External stores mounted on aircraft generate loads which need to be estimated before first takeoff. These loads can be measured in a wind tunnel but since the possible store configurations are basically endless, testing them all is neither economically feasible nor time efficient.
Thus, scaling based on geometrical similarity is used. This can, however, be a crude method. Stores with similar geometrical properties can still behave in different ways due to aerodynamic interference caused by adjacent surfaces.
To improve the scaling performance, this work focuses on investigating two CFD codes, ADAPDT and Edge. The CFD simulations are used to derive the difference in aerodynamic coefficients, or the Δ-effect, between a reference store and the new untested store. The Δ-effect is then applied to an existing wind tunnel measurement of the reference store, yielding an estimation of the aerodynamic properties for the new store.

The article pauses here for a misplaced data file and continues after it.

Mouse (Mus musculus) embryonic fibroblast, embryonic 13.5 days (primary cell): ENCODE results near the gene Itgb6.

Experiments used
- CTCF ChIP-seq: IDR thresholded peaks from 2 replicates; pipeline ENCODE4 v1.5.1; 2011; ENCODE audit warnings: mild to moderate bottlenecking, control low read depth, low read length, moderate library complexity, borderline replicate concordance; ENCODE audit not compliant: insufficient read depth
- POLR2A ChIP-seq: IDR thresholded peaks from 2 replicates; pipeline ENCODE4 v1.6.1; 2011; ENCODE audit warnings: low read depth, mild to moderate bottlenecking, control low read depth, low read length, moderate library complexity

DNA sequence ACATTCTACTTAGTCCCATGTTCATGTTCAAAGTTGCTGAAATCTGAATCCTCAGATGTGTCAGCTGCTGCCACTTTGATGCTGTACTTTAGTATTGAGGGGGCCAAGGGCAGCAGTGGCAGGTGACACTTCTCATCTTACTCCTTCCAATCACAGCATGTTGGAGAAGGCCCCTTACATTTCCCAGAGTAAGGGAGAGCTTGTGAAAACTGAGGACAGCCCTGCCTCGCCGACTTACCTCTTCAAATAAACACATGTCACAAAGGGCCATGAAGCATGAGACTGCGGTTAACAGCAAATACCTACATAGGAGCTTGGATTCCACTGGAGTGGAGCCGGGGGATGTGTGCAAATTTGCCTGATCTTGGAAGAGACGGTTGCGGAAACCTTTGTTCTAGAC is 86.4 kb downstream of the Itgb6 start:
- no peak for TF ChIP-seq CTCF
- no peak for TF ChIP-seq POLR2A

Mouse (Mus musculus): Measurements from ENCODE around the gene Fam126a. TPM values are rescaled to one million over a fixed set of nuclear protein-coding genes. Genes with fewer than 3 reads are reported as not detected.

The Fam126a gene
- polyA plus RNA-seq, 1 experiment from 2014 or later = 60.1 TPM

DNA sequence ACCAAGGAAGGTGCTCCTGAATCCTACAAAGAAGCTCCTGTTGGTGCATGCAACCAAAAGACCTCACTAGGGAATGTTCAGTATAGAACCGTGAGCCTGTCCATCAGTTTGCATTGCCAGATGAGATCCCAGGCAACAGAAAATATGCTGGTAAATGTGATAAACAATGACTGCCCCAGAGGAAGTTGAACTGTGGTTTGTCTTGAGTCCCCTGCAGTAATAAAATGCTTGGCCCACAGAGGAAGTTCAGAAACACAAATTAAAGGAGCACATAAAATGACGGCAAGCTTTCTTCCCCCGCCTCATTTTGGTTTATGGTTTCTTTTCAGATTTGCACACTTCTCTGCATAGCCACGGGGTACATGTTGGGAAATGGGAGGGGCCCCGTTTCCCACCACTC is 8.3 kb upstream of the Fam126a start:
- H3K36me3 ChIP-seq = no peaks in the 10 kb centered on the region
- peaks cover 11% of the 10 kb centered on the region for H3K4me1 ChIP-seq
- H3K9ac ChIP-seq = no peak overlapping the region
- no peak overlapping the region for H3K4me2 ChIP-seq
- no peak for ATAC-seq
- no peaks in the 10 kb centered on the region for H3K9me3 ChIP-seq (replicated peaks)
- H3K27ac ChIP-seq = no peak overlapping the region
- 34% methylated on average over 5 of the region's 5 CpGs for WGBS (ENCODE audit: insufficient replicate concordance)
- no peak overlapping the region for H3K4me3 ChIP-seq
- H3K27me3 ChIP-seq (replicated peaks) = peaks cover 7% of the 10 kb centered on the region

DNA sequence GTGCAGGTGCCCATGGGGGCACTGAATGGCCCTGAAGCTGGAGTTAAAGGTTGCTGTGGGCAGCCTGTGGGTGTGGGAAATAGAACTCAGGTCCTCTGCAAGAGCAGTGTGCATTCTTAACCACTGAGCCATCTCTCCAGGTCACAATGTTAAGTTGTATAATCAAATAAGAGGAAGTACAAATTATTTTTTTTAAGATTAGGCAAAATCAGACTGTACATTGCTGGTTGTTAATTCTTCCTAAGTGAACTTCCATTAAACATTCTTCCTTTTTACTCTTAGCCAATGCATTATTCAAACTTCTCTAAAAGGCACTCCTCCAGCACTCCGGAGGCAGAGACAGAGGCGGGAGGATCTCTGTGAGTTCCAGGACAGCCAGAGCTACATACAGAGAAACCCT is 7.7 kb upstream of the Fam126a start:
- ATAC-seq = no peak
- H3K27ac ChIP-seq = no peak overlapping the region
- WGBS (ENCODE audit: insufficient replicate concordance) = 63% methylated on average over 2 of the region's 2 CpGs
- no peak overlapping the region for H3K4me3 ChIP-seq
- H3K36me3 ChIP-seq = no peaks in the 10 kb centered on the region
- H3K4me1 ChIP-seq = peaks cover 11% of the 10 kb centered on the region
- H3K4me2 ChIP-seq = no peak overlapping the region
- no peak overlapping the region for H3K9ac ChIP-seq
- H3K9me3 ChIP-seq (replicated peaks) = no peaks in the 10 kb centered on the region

The results show that ADAPDT, using a coarse geometry representation, has large difficulties predicting the new store properties, even for a very simple store configuration on the aircraft. Therefore it is not suited to use as a scaling tool in its present condition. Edge on the other hand uses a more precise geometry representation and proves to deliver good estimations of the new store load behavior.
Results are well balanced and mainly conservative. Some further work is needed to verify the performance but Edge is the recommended tool for scaling.
Source: Linköping University
Author: Spjutare, Christian